Both machines come without EPS, which we figured wouldn’t be a big deal since they aren’t as heavy as big-bore utility ATVs. In the case of the Can-Am, we were right. Our Can-Am did have the option; steering is light and smooth, but also felt twitchy and would occasionally jerk you around if you weren’t careful. We would have rather not had it on this machine and saved some money. In the case of the Suzuki, we wished it came with EPS. It rides a bit rough, and the steering is tight. At times, the 400ASi felt unpredictable and gave us an arm workout at all speeds.

WORK AND PLAY
Choosing between the similarly priced straight-axle Suzuki over the Can-Am is simple if you want to use it for recreational riding. The Outlander L will win out every time due to its better ride performance, easier handling and stronger powerplant. The same can also be said for the Can-Am in the working world. Can-Am’s Outlander L 500 can tow up to 1300 pounds and has a max cargo-rack capacity of 360 pounds. There is a 2.9-gallon storage container in the rear of the machine, and, as far as fuel consumption goes, it holds 5.4 gallons in its tank. However, since the engine is bigger than the Suzuki 400ASi, it runs at an average of 15 mpg. The Suzuki can tow up to 992 pounds and has a max rack capacity of 198 pounds. We figured since the KingQuad has a straight axle, it would tow and hold more weight, but that wasn’t the case. The gas tank holds 4.2 gallons, but since the engine is smaller than the Outlander’s, it runs at an average of 20 mpg and doesn’t need to hold as much fuel as the Can-Am to go similar distances.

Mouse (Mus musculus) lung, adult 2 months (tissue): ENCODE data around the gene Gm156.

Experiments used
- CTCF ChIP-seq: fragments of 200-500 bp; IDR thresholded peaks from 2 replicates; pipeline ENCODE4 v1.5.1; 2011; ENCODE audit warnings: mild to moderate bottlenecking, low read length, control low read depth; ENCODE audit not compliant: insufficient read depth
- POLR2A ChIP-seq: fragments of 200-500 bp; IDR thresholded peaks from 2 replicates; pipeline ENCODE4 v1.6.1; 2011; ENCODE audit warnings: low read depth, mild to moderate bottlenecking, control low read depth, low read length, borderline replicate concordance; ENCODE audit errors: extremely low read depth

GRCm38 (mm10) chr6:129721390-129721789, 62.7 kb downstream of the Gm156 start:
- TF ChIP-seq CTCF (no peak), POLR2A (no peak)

FINAL THOUGHTS
The Can-Am Outlander L 500 and the Suzuki KingQuad 400ASi are both well-made utility 4x4s that are fun to ride and quite capable. However, when it comes to choosing which machine is worth its price, the Outlander L takes the cake and eats it too. The 450 version of the Can-Am is $500 cheaper than the $6499 Suzuki and left us feeling like the KingQuad needed an update in technology or a serious price drop. If Suzuki incorporated independent suspension with longer suspension on all four corners of the 400 ASi, beefed up the motor by 50cc, and sold it at the same price it goes for at the moment, then it would be a close call against the Outlander L. At this point, we will just have to patiently wait for such things and hope they make it happen soon! It’s machines like this Can-Am Outlander L 500 and the Polaris Sportsman 570 that will make old air-cooled, straight-axle 4x4s from Suzuki and Honda obsolete. This style of machine has already disappeared from Yamaha’s and Kawasaki’s lineups, and it’s for good reason. They simply do not provide the same level of comfort and control that a fully independent-suspension 4×4 ATV does. For more information on the CanAm Outlander L 500, you can go to www.canamoffroad.com or call (888) 272-9222. If you want to check out Suzuki’s KingQuad 400ASi, go to www.suzuki.com.

SPECS
2015 CAN-AM 2015 SUZUKI
OUTLANDER L 500 KINGQUAD 400ASi
Engine type………………499cc, SOHC, 4-stroke, …..376cc, SOHC, air-cooled,
liquid-cooled, V-twin 4-stroke single cylinder
Bore x stroke……………..82mm x 47mm…………………82mm x 71.2mm
Fuel system……………….EFI…………………………………..EFI
Fuel capacity……………5.4 gal……………………………..4.2 gal.
Starting system…………Electric……………………………Electric
Transmission…………….Automatic CVT w/………….Automatic CVT w/
H, L, N and R H, L, N and R
Final drive………………..Shaft……………………………….Shaft
Suspension/wheel travel:
Front………………………..Double A-arm/9″…………….Double A-arm/6.7″
Rear………………………..Independent torsional……Swingarm/6.7 in
trailing arm/8.8″
Tires:
Front………………………..25×8-12″…………………………..25×8-12″
Rear………………………..25×10-12″…………………………25×10-12″
Brakes:
Front………………………..Hydraulic disc………………..Hydraulic disc
Rear………………………..Hydraulic disc………………..Drum
Wheelbase………………..51″……………………………………50″
Length/width/height…83″/46″/49″………………………..81″/45.1″/48″
Ground clearance…….10.5″…………………………………9.8″
Seat height……………….33.8″…………………………………33.1″
Total rack capacity…..360 lb………………………………198 lb.
Towing capacity……….1300 lb…………………………….992 lb.
Curb weight……………..703 lb………………………………628 lb.
Colors……………………….. Yellow, silver, camo………Flame Red, Terra Green
Base price…………………$5999 (450), $6999 (500)……$6499